So Brother Jim had a starting position in 1972 of owning an $18,000 house, owning $14,400 in gold, and owing $14,400 in a long-term and fixed rate mortgage.  The Wolf of Inflation huffed, and puffed and blew hard for ten years, and three major financial changes worked together to dramatically change Jim’s net worth by June of 1982.  The first change was that the value of his house had climbed to a nationally average $41,000, just like Brother Mike, meaning it did not quite keep up with inflation, but lost about $500 in real terms.

The second financial change was that owning gold grew quite popular after ten years of sustained high inflation, and by June of 1982, gold was up to about $315 an ounce.  This meant that Jim’s 232 ounces were worth about $73,000, meaning a nominal profit of $59,000, or about 407%.  When Jim adjusted for inflation, he was much happier than Mike, for even after discounting 57% for the decline in the dollar, Jim’s initial $14,400 had turned into $32,000 for a profit of 120% in real terms.

The third financial change, was that unlike Mike or Dave, Jim had borrowed the equivalent of his 80% of his net worth in a fixed-rate mortgage, that effectively constituted a long-term, tax-advantaged and relatively low-cost short on the value of the dollar.  By 1982, inflation had shredded 75% of the value of that mortgage, including both the depreciation in the value of a dollar, and the value of having a long term loan locked in at a far below market rate.  So Jim’s debt had fallen from $14,400 down to $3,000 in real terms.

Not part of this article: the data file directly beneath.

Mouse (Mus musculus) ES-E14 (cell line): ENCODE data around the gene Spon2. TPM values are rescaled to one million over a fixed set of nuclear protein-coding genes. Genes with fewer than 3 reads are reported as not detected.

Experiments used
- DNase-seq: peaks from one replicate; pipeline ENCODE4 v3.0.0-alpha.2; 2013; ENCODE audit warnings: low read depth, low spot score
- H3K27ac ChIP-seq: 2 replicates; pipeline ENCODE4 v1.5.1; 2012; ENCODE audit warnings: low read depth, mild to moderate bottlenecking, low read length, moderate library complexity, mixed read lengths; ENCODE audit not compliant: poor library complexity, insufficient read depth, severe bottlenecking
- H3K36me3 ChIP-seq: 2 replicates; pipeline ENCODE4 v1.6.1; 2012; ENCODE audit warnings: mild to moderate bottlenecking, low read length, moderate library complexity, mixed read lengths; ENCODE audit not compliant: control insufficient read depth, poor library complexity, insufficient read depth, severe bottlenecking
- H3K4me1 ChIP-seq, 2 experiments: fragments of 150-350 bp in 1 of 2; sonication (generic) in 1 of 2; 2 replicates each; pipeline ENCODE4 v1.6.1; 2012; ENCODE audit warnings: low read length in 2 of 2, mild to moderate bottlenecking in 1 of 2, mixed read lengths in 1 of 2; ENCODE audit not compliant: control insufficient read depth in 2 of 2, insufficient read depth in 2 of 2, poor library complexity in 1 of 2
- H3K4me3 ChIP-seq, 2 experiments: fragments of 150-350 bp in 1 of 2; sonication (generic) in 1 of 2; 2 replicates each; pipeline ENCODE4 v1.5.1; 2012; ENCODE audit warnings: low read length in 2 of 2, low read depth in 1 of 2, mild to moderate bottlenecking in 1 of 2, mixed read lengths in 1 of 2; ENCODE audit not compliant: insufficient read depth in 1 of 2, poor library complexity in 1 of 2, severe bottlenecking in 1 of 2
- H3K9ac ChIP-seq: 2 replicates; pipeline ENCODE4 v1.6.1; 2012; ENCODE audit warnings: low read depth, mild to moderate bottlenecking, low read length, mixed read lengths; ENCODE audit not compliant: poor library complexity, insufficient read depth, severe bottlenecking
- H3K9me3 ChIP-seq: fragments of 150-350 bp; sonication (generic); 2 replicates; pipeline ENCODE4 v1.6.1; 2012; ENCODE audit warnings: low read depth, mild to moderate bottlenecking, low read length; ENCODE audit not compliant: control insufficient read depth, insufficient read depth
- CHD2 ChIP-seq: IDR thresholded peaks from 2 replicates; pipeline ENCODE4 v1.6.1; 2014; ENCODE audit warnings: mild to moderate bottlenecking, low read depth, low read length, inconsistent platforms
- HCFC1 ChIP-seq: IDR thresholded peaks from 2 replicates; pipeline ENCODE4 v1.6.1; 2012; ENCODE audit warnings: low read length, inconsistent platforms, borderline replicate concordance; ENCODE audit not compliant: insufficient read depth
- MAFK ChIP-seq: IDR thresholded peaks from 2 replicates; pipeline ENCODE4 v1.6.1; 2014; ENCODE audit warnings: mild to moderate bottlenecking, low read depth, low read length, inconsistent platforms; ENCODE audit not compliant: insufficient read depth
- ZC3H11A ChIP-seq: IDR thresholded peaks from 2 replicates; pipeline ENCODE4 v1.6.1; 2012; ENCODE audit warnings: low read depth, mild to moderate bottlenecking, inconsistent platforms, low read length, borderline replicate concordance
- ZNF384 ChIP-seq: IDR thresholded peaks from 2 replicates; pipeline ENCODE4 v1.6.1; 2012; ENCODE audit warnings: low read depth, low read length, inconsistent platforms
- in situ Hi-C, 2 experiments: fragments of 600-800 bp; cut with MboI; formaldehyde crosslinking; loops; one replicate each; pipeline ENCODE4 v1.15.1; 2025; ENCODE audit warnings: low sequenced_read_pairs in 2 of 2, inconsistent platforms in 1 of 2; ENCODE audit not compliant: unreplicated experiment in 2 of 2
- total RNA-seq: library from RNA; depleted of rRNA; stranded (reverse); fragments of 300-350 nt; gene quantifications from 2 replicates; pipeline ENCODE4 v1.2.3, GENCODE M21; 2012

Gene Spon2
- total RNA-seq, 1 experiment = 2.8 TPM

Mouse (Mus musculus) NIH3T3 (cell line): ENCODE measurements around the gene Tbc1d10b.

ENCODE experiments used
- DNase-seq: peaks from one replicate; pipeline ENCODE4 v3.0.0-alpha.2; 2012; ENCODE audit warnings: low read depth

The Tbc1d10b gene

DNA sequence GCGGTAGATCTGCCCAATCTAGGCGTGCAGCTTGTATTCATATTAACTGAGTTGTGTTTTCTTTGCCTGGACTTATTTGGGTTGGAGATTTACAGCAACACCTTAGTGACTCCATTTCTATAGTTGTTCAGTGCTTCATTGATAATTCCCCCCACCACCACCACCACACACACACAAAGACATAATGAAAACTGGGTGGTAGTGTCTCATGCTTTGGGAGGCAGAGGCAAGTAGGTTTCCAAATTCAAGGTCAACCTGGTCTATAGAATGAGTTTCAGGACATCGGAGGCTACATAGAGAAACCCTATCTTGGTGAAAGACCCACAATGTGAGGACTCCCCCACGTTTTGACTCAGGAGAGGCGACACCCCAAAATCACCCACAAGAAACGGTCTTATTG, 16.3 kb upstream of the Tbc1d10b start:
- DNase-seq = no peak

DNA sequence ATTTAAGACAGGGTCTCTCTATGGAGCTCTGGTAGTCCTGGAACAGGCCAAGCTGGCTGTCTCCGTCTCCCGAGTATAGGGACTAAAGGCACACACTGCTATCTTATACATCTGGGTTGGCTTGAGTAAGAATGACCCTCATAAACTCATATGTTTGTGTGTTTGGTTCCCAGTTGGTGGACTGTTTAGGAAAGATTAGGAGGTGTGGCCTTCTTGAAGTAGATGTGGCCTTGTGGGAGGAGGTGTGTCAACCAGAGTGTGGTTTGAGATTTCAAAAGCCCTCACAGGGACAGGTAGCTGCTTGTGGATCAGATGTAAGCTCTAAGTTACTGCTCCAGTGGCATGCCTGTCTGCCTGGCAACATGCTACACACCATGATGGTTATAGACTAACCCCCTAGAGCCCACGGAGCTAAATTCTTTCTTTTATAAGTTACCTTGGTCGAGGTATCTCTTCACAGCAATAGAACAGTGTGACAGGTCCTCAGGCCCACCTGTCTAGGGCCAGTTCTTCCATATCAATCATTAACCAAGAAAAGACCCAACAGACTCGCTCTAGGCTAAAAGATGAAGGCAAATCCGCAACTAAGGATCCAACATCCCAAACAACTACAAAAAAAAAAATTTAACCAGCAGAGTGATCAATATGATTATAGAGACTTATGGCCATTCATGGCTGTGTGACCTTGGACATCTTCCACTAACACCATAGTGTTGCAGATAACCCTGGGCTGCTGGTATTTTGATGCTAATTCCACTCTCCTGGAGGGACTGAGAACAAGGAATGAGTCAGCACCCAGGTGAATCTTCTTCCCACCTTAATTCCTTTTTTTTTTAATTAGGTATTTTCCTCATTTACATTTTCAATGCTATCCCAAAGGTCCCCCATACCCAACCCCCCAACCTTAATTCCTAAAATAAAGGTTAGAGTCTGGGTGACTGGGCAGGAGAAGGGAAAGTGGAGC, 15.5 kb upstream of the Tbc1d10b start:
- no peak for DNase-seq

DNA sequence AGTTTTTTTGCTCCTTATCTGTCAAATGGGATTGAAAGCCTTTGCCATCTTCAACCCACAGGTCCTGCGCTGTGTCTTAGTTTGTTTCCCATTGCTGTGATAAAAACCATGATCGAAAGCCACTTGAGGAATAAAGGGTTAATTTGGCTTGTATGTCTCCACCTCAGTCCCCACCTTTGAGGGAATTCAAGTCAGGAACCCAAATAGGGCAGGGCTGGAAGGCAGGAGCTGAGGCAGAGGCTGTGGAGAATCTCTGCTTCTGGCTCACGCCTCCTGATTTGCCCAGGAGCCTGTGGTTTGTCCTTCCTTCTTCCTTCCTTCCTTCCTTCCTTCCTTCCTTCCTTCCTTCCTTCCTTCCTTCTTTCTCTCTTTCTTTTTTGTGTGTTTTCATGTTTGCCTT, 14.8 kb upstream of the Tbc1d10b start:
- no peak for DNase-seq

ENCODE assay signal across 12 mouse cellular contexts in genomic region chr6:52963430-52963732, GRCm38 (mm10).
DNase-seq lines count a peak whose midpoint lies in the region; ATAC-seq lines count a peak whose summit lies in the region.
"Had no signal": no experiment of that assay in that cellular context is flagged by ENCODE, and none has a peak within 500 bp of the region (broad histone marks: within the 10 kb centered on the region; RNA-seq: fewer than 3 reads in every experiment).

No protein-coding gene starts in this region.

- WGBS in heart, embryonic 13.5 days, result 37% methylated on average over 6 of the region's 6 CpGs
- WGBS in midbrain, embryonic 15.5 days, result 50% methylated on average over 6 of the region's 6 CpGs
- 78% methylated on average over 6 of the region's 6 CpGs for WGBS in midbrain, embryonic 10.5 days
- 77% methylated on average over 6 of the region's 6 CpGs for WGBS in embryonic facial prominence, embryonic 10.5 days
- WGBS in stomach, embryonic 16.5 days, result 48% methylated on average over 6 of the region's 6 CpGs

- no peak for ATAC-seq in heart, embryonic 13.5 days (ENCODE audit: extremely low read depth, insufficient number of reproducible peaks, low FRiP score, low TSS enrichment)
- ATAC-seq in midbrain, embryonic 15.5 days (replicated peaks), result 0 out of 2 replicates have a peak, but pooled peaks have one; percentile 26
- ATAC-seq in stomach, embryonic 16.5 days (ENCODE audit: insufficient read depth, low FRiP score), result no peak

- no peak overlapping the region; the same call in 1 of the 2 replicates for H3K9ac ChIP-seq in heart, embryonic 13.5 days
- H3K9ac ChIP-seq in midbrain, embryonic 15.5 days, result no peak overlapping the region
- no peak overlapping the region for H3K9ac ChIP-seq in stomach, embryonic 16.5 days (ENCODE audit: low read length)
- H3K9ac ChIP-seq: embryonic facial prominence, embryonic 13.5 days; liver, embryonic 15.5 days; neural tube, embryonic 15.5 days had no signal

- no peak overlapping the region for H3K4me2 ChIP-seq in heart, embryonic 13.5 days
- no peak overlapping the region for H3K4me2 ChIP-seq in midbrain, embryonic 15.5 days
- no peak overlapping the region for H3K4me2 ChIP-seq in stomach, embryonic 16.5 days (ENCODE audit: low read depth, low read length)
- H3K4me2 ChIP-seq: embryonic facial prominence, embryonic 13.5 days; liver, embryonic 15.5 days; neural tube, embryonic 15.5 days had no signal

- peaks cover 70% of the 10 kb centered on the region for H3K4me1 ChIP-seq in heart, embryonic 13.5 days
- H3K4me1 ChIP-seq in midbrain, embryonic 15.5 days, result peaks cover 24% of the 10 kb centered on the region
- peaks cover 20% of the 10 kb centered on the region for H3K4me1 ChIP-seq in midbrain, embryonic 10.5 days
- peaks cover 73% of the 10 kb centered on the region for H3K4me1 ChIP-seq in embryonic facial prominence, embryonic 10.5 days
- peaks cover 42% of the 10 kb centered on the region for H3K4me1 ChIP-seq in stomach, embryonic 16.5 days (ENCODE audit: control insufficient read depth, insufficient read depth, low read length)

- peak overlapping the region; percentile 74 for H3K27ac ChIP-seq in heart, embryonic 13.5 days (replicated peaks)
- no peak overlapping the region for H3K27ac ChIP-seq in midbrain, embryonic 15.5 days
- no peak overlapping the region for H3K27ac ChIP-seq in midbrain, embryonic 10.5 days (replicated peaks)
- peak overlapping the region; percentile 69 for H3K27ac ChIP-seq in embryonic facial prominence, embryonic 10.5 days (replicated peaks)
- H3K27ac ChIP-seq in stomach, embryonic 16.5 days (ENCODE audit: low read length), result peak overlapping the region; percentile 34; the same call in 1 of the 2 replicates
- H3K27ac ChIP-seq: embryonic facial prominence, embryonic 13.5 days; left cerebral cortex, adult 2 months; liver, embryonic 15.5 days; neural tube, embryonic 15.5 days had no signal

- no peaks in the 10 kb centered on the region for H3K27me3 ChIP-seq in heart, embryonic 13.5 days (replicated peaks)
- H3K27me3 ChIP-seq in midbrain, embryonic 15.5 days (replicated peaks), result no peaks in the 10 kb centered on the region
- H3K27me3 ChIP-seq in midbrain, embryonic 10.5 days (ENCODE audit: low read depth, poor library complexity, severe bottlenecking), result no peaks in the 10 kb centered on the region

Adding it all up, Jim’s net worth in nominal terms went in ten years from $18,000 to $101,000, when we add the $73,000 in gold to the $41,000 in house value, and then subtract the $13,000 in remaining mortgage outstanding.  When we look in nominal dollar terms, it appears that Jim made his money in gold and housing, while the mortgage paid down a bit.  However, when we adjust all three factors into real dollar terms, we see that:

            Jim made about $17,500 on his gold investment (1972 dollars)

            Jim lost about $500 on the value of his house

            Jim made about $11,000 through inflation shredding the value of his mortgage (and a bit of mortgage amortization)

When we add these up, we find that Jim’s net worth has climbed from $18,000 up to about $46,000 in real terms, meaning an inflation-adjusted total return of about $28,000  (155%) over the ten years of sustained inflation.  Jim simultaneously went long the real and short the symbol, and when the symbol (the dollar) then had a loss of confidence and plunged in value – Jim’s net worth soared as a direct result. 

While the first Little Pig lost 62% of his net worth investing in common stocks in inflationary times, and the second Little Pig lost 2.5% in real terms through owning real estate – our third Little Pig turned those problems into a 461% nominal profit, and a 155% real dollar profit.  As an individual of quite limited resources, Jim played the Great Game and played it well.